The telecom sector, state agencies and academics are keen to explore the use of generative artificial intelligence (AI) and prepare for its responsible use to prevent any negative impacts.
The discussion about responsible AI is heating up around the globe, whether it's in Singapore, China, the US, the UK or the EU, Sharad Mehrotra, deputy chief executive of True Corporation, said at the company's recent hybrid conference entitled 'AI Gets Good'.
"We believe an integrated approach that considers technology, people and ethics is critical for Thailand to harness the power of AI."
According to Accenture, around 40% of all working hours could be augmented by language-based AI, Mr Mehrotra said.
Currently, machine learning is already used by True in customer services, where it reduces errors and protects customers' data.
Mr Mehrotra said AI will enable 100% of True and DTAC shops to go paperless by 2023. By 2027, True is targeting 100% automation for all routine tasks.
Agents in shops and call centres already rely on AI-powered solutions that instantly diagnose issues, make more relevant recommendations and reduce handling time by 35%.
This is in addition to AI-powered chatbots which process 150,000 customer requests per month.
Automation is one of over 100 initiatives True is conducting to achieve 250 billion in net synergies between True and DTAC between 2023 and 2030.
As part of these synergies, 65-70 billion baht is from unified organisation and operations, which includes modernisation and automation.
True Corporation will continue developing its workforce with future-ready skills and adopt the right-sized organisation with the right structure.
To further accelerate the adoption of such solutions, True aims to train 200 citizen developers by 2027. Citizen developers use tools that require little to no programming skills to digitalise manual processes.
True also uses machine learning in its networks to predict usage at individual sites in real time.
During moments of low usage, unused equipment can be switched off without affecting customer experience, reducing energy usage by 10-15%. This can contribute significantly to the company's climate target of a 42% reduction in greenhouse gas emissions by 2030, Mr Mehrotra said.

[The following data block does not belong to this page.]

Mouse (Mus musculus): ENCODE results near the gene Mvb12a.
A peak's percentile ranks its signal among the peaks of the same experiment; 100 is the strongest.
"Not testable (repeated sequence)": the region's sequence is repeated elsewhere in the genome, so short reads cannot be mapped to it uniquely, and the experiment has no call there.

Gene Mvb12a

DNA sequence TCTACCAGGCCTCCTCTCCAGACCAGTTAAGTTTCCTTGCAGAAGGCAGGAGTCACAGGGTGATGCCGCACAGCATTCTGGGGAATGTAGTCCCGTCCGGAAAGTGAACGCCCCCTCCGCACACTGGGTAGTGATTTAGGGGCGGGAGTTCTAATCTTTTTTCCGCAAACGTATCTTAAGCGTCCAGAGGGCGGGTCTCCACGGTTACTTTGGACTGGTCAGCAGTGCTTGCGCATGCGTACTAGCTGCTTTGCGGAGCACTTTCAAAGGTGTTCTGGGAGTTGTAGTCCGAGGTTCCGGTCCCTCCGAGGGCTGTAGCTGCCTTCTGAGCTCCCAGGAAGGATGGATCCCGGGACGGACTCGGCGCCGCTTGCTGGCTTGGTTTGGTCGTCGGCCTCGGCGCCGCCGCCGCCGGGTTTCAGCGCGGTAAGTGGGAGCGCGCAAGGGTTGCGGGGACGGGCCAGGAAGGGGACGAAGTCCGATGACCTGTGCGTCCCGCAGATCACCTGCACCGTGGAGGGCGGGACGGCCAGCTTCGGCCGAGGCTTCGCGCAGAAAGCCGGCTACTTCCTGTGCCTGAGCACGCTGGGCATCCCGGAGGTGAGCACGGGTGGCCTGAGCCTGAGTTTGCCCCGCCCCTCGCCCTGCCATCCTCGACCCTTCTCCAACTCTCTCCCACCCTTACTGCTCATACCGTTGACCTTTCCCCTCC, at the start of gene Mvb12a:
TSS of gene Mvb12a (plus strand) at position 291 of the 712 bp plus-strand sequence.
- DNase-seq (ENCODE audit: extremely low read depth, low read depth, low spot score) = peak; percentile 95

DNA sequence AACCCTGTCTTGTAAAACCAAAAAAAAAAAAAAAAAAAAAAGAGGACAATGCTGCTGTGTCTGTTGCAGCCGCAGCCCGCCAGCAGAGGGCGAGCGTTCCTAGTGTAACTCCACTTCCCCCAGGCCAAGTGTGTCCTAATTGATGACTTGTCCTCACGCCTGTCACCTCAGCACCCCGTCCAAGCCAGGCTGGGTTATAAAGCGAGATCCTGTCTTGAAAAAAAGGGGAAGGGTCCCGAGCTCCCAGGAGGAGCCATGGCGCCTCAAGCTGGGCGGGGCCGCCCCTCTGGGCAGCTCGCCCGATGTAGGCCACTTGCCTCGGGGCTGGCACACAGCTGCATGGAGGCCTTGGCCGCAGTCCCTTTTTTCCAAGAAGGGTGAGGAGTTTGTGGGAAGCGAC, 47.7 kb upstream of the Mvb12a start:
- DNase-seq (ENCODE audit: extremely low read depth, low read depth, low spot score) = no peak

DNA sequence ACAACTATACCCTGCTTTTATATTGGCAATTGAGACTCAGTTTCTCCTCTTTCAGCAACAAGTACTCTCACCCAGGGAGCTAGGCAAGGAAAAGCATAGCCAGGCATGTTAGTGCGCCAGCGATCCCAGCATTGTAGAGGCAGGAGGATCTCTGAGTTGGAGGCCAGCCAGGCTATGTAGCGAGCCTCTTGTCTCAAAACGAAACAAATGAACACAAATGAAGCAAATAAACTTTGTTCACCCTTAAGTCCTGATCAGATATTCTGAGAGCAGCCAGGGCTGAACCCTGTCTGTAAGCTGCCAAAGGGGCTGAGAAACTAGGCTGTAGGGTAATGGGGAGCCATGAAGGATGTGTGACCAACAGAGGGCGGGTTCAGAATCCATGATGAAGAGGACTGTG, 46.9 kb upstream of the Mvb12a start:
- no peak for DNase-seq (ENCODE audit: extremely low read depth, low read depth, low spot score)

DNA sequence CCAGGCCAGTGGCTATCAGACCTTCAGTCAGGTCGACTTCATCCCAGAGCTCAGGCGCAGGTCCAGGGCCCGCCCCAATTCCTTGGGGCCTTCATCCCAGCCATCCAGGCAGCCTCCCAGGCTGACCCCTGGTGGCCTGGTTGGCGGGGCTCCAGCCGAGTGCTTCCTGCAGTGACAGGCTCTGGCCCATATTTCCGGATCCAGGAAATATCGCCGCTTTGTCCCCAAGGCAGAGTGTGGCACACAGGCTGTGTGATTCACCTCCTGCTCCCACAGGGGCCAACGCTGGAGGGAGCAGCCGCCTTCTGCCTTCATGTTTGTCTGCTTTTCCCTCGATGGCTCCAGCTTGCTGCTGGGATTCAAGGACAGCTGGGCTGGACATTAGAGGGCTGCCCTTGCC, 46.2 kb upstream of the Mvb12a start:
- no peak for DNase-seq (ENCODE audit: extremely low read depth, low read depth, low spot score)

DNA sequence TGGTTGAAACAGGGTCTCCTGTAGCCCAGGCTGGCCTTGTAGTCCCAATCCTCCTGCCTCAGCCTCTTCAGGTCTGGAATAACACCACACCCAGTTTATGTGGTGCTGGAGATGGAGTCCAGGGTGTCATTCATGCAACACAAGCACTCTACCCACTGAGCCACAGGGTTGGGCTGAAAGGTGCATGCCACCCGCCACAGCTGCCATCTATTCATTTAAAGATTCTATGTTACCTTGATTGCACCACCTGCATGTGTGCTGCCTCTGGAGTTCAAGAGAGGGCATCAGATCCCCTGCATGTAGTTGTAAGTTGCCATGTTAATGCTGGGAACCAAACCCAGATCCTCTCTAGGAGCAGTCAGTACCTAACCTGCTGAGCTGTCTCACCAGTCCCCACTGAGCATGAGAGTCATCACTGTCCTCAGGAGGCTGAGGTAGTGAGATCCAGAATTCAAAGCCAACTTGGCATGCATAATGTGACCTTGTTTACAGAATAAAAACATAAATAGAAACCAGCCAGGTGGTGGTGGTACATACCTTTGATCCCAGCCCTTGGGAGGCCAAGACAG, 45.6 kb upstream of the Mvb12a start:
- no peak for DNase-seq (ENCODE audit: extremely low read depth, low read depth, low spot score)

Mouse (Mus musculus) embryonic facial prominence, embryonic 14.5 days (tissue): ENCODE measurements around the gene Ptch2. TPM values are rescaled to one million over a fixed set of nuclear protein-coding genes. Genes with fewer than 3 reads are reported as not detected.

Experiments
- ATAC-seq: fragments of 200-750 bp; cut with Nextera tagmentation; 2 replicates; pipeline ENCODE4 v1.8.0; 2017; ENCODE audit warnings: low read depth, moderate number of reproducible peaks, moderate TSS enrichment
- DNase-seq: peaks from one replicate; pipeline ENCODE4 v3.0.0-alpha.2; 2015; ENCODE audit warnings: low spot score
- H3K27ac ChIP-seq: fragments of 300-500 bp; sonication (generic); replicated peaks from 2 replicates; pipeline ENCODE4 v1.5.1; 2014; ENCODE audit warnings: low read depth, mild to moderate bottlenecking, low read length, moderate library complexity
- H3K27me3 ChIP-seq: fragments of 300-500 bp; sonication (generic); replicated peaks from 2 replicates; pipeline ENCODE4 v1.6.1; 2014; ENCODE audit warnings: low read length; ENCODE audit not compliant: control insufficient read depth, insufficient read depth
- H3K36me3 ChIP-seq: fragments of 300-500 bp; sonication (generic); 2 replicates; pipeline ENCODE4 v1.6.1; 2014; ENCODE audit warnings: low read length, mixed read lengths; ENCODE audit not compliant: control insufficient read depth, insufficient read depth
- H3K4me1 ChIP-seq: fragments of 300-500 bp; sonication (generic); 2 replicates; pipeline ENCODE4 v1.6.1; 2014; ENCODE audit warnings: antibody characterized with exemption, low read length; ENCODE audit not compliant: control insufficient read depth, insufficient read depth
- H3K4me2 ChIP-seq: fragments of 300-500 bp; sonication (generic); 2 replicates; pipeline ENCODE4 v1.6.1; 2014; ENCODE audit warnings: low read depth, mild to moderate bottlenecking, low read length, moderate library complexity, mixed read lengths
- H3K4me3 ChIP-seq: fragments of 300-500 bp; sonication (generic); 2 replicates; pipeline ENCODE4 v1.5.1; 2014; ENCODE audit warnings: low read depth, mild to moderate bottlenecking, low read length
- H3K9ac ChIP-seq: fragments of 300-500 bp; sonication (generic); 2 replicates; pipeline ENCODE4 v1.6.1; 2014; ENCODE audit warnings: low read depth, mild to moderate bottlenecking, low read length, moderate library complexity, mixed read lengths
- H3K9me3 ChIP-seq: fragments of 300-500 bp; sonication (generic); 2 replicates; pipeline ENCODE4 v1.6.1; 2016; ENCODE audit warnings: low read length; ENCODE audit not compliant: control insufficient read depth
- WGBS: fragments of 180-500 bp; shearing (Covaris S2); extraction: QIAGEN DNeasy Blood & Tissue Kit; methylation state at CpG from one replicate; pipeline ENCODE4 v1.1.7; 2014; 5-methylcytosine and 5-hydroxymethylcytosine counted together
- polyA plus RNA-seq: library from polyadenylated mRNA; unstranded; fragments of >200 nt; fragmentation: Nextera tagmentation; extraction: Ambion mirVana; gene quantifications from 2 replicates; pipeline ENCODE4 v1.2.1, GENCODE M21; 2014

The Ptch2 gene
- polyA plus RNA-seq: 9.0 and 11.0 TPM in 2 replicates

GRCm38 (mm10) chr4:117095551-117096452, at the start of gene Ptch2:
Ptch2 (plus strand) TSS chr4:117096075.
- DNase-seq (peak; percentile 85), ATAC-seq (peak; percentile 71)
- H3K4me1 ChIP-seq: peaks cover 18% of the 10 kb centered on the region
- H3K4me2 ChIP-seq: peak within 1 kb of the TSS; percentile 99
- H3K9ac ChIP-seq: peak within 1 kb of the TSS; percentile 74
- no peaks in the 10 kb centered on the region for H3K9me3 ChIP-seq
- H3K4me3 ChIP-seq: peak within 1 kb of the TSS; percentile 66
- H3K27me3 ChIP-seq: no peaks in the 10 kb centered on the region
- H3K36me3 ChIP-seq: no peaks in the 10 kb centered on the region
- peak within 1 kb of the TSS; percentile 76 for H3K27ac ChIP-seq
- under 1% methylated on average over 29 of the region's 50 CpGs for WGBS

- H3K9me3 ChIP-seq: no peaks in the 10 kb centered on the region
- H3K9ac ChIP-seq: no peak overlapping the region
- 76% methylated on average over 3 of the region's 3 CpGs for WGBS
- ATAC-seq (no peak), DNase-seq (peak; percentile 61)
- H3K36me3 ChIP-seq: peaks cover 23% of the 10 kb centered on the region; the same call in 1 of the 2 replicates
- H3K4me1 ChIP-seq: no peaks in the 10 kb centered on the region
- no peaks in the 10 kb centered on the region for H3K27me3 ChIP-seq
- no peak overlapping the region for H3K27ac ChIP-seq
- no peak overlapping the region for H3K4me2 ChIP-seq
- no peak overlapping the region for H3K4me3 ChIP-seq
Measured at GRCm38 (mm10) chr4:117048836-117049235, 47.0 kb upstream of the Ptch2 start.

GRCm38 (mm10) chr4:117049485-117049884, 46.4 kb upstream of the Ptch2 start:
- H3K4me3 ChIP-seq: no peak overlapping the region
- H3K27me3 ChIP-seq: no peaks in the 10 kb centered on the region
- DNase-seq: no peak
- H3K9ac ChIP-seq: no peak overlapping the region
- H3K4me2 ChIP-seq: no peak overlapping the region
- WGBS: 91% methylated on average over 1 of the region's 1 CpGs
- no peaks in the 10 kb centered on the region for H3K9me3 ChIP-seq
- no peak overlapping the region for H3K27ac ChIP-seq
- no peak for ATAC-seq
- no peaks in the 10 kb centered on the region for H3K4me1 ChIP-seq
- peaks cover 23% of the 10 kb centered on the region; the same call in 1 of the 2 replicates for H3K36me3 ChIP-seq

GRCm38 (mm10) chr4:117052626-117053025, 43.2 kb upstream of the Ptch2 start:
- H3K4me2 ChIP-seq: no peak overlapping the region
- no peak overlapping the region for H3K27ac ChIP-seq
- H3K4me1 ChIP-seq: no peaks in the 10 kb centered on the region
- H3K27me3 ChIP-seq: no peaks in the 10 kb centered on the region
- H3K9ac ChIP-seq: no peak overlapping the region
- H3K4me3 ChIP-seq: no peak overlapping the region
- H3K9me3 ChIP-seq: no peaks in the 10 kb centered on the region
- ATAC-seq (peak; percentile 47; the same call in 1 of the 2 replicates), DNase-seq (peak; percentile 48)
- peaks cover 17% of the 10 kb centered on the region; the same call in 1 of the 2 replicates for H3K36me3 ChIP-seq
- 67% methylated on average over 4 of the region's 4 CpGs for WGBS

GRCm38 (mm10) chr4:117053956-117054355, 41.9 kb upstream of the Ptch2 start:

He added that True is also making AI technology available to its business customers. True digital group has developed solutions in retail, agriculture and health that combine data from Internet of Things devices, 5G connectivity and machine learning.
True has outlined four principles of its ethical AI usage: AI should only be used to benefit humans, AI should not discriminate, it should fully respect customer data and the law, and AI decisions should be explainable.
Chaichana Mitrpant, executive director of the Electronic Transactions Development Agency (ETDA), said to responsibly use AI, organisations need an appropriate and transparent framework to minimise risk and adverse impacts on users or society while increasing economic growth.
He added that Thailand has yet to regulate AI as it still lacks AI regulatory experience.
However, the ETDA will closely monitor AI development overseas, especially countries in Europe that regulate the use of AI to conduct credit scoring over concerns that such AI usage could affect people's privacy.
The ETDA will issue a guideline white paper for AI usage in healthcare, focusing on ethics and self regulation. The Bank of Thailand is also preparing guidelines for the use of AI in the financial sector.
The agency also has guidelines for the use of generative AI, particularly in tourism by explaining how to use AI for planning trips and promotions while addressing concerns and risks.
"We need to educate three groups of people, starting from citizens to create revenue in the gig economy, and in business and government for use cases and to develop the workforce, and children," Mr Chaichana said.
He said the ETDA is in talks with the Thailand Automotive Institute to prepare a test for autonomous vehicles to ensure users' safety as there have been reports of accidents involving driverless vehicles in countries pioneering the new technology.
Kriengsak Wongpromrat, president of the Thailand Automotive Institute, told the Bangkok Post that autonomous vehicles are still at an early pilot stage in Thailand within limited areas at low speed, but this issue needs to be prepared carefully as the use of driverless vehicles involves not only the vehicles but road and traffic signals.
The country needs to upgrade skills, infrastructure and suppliers to handle the arrival of connected and autonomous vehicles, he said.
Data security and privacy are also issues of concern. Car hacking to create accidents or control a vehicle while seeking a ransom would be serious issues in near future, Mr Kriengsak said.
Jittat Fakcharoenphol, vice-chair of the Computer Engineering Department at Kasetsart University and translator of the recently published book The Ethical Algorithm, said AI developers need to ensure they do not to have bias in AI projects through the use of balanced data training and should be able to properly explain the evidence in terms of project transparency.
Mr Jittat said the education sector is keen on promoting education regarding AI technology and computing science has already been introduced in schools at the secondary level. He said the key challenge is how to create a skilled workforce that can deal with the fast changing technology.